Paintings Move and the Performers Stop

Landscape, Incheon Art Platform, Korea

By Haejin Kim


The first thing I noticed when I entered the theatre were the several columns that had been placed in front of the audience. ‘What could that be?’ The stage was still dark and only some rosy lighting illuminated the columns and seats. Before long, as the stage brightened, an image filled the wall facing the audience. At that moment, the columns became ‘something’, as they caught my eyes looking at the stage. By obstructing sight, the columns constantly reminded the audience that they were engaged in the act of ‘seeing’. On the other hand, they helped with the act of ‘seeing’, by functioning as a device to prevent us from being drawn into the landscape. Perhaps ‘seeing’ is just that – something that requires distance. Is this the reason why the girls – who had been looking at something or somewhere with their backs to the audience – came out of Sunny Kim’s painting?

The image that fills the entire screen slowly begins to move and transforms into another image, just as the thin fog outside the image changes its color corresponding to the delicate changes of the stage lighting. It looks as if fog is flowing into the painting, and also as if the fog in the painting is escaping out to the stage. The image continues to change. It is a transformation and at the same time, a disappearance. Images are disappearing into other images. This performance titled ‘Landscape’ mulls over paintings by putting them in motion. What came about from this struggle?

Performers. Navy skirts, white shirts, socks that rise up to the knees, and black shoes, all of which that reminds us of school uniform are neatly clad. Three performers become the school girls and gaze at the image. The performers’ movements become more active and the audience’s eyes begin to wander all over the theater including the screen. However, the performers were carefully controlling their movements as well as their sounds as if to protect themselves from being fully exposed. The girls sometimes would suddenly stop moving like statues as if they are part of the still image, or sometimes would all of a sudden halt their dash toward the audience making it look like the images on the screen had come to a stop. At that moment, it felt as if their bodies had been flattened by some invisible glass wall and had turned into paper dolls. And rather than being heard individually, the sounds of their voice are made collectively by them all and echo throughout the theatre as a chorus. The actors in this performance, instead of coming alive as characters, cleverly function within the space as if knights on a chessboard.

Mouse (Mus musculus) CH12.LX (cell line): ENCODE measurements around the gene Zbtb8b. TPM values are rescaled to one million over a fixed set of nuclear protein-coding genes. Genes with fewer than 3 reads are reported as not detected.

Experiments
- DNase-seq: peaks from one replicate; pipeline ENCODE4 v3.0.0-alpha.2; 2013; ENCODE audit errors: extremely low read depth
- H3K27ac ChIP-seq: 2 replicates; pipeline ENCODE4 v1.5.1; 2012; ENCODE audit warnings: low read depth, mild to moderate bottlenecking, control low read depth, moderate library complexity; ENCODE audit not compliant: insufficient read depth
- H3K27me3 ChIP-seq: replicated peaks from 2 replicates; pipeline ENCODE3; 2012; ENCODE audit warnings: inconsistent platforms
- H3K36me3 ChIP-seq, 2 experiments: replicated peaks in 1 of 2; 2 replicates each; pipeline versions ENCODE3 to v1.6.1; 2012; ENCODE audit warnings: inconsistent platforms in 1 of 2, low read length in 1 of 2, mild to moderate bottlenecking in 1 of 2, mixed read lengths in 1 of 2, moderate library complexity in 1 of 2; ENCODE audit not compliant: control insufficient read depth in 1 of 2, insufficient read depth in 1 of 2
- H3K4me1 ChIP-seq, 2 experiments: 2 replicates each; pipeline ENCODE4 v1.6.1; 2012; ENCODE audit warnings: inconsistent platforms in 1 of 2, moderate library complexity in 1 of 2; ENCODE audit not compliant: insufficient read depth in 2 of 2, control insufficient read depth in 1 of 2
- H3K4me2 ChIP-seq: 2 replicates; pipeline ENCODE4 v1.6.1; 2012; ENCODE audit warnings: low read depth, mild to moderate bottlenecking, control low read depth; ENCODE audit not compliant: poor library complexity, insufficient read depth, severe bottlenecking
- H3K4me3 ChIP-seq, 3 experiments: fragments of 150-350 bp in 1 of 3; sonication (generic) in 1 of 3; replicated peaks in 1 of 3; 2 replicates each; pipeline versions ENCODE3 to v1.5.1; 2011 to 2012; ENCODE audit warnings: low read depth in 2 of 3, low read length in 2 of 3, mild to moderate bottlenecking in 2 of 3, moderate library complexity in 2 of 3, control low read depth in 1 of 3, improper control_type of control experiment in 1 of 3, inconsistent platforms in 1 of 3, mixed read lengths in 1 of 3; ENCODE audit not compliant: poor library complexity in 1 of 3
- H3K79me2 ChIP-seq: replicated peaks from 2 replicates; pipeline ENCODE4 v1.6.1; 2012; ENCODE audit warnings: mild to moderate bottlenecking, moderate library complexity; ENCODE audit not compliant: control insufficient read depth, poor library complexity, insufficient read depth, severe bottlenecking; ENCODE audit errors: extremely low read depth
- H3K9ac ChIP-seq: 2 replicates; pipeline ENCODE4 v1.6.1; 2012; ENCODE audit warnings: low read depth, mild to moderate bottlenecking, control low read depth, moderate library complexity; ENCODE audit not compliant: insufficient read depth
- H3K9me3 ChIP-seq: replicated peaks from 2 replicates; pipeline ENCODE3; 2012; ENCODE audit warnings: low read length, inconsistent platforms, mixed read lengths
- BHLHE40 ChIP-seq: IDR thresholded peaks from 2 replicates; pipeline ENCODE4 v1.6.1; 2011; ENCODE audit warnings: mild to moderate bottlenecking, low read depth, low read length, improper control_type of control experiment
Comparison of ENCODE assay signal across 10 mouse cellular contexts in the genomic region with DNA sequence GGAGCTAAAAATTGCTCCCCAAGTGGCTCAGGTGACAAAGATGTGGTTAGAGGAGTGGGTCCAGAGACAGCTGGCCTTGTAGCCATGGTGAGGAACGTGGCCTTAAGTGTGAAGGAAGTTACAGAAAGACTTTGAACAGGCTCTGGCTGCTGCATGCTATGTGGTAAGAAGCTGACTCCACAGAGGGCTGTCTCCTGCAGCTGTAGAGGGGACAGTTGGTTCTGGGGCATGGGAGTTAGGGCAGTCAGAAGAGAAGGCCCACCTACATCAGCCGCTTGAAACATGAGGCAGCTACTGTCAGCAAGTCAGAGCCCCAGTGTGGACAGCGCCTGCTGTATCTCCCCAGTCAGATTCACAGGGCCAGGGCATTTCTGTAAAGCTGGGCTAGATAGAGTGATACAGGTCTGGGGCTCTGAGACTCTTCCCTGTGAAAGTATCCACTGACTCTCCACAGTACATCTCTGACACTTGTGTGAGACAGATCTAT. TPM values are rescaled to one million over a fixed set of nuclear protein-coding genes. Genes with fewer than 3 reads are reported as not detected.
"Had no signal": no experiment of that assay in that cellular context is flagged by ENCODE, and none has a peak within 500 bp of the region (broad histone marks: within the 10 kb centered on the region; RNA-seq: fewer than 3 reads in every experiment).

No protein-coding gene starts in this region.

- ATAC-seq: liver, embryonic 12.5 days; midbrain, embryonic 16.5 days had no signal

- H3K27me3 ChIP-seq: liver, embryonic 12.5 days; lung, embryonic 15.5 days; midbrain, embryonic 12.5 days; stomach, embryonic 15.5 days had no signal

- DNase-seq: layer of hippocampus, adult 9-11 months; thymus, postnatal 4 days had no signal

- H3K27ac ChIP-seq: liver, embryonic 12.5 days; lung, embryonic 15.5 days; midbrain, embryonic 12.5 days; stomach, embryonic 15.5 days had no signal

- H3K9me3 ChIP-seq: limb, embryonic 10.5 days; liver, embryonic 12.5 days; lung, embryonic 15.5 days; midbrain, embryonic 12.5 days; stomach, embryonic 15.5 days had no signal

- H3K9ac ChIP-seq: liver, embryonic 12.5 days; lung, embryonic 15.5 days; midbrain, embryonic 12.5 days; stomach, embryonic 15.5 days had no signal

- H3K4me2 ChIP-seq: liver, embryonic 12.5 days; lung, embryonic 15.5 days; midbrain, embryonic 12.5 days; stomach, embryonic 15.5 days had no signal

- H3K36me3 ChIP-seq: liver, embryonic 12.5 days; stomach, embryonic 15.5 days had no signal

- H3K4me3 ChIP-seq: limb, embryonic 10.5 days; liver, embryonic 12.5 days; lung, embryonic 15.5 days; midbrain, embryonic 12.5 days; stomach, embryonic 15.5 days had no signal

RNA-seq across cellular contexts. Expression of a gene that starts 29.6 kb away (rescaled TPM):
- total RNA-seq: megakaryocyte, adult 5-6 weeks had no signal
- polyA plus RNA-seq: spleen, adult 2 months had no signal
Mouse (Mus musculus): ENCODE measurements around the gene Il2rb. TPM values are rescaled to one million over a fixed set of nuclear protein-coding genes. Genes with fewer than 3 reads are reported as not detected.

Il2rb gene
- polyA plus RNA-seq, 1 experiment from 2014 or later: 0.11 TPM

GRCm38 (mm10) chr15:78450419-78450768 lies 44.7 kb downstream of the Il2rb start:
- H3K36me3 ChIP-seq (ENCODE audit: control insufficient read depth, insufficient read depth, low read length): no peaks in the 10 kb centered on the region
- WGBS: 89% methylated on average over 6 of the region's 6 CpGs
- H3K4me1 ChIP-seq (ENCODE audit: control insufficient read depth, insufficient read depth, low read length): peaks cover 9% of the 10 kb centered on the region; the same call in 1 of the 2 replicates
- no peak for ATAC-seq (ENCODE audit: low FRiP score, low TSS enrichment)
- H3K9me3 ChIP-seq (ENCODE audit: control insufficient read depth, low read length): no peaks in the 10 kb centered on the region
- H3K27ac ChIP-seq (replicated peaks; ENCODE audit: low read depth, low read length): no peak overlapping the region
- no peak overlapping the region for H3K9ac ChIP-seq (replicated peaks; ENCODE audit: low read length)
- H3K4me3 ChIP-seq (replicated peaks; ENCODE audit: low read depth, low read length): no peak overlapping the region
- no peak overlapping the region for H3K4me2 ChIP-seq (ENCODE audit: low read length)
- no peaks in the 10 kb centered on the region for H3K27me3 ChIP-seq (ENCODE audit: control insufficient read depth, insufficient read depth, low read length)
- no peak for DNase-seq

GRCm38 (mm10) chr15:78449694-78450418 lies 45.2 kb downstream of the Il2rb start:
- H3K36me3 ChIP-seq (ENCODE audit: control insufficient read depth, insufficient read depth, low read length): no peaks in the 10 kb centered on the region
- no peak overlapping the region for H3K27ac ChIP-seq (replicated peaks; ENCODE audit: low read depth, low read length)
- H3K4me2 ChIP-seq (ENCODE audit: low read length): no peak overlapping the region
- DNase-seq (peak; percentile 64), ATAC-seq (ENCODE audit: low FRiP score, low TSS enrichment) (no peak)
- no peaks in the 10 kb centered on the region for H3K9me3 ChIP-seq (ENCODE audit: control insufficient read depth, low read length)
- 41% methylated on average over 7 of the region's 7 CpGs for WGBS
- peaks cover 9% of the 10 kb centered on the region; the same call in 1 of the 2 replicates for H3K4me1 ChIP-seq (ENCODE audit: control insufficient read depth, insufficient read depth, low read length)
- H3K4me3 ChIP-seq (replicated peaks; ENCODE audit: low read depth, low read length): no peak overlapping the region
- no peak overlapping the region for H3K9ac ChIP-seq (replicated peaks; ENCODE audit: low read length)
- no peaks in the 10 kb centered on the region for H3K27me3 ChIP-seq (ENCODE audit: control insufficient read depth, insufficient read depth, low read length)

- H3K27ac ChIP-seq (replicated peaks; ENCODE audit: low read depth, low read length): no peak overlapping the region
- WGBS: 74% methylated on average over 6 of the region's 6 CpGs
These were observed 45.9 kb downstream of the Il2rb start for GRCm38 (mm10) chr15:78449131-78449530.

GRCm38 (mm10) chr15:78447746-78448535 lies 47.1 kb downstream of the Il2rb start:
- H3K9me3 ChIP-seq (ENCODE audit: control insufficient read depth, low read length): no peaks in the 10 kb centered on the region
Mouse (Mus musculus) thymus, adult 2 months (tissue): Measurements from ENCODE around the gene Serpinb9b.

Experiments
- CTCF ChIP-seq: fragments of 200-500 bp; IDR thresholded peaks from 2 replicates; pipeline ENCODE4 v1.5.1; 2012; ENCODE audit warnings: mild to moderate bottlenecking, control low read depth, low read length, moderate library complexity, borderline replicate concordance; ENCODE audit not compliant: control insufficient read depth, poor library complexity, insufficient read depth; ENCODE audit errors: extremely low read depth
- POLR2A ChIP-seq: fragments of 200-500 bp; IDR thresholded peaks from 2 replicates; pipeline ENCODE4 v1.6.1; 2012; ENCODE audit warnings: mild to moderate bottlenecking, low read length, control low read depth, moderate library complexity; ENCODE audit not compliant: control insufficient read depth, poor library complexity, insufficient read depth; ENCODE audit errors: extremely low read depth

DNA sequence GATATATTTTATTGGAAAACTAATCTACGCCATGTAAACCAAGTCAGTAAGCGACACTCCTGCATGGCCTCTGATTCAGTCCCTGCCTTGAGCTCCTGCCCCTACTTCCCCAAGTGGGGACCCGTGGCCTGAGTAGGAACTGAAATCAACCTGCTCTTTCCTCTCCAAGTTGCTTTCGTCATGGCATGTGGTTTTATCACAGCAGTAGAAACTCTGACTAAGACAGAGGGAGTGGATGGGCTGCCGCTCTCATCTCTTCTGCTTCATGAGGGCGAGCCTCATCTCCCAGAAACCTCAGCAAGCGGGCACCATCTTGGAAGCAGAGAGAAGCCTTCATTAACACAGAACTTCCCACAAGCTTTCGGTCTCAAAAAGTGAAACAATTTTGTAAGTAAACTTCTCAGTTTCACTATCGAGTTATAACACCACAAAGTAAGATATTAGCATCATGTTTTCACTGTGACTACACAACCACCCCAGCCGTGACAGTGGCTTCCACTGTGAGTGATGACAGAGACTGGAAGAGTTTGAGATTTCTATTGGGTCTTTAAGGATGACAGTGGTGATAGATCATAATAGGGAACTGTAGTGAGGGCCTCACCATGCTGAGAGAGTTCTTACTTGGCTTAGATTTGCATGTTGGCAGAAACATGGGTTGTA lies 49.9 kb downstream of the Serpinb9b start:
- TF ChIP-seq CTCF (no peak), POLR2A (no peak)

The girls, who appeared in front of the audience, are a product resulting from the artist’s struggle to transform the two dimensional space of the painting into a three dimensional space. None of these girls have individuality. We are staring at a body realized from an idea. The girls exit from their vague memories and play out a moment in time like ghosts.

The girls also take apart syllables from a poem and utter them without order. At first, I tried to make sense of what was being said, but gradually began to just observe the process of the language turning into meaningless ‘sound’ and dispersing through the space. It was quite different from being able to picture the image in my head when listening to Kim Sakkat’s poem recited by the performers earlier. A substance known as language had been visualized and was transforming into a landscape that I had never experienced before.

In ‘Landscape’, the eyes of the audience shift, like crossing a stream on stepping stones, from images on the screen, to mirrors and trees that had been placed, then to performers’ domain, then columns, and finally to the performers beyond those columns, in that order – outward starting from the innermost part of the theatre. “Landscape” in fact pushes and expands its space, little by little in an inverse perspective form, toward the audience.

In the last scene, a performer crosses the point beyond columns and takes a step forward towards the audience. At this moment, the space in which the performer roamed and ran, emerges along with the performer. Possibly because the performer is looking up into the void, the space brought out by the performer and that of the audience do not confront or compete. Instead, these spaces slide by at an angle along the performer’s line of sight.

Through ‘Landscape’, where the relationship between the subject ‘who is seeing’ and the object being seen is not one-sided, but rather, where layers of different views overlap, I experienced the artist’s vision exploring and seeing through many different spaces at the same time. Moreover, since the performance encompassed layers of different senses, several different modes of audience perception evolved. On one hand, my mind wandered between the painting put in motion and the potential of the still landscape, pondering which better allowed the audience to freely imagine and feel. The performance carefully structured in detail by the artist was clearly seen. As for the emotions it draws from the audience, it is not as clear.


Watch video of the performance here

December 1, 2014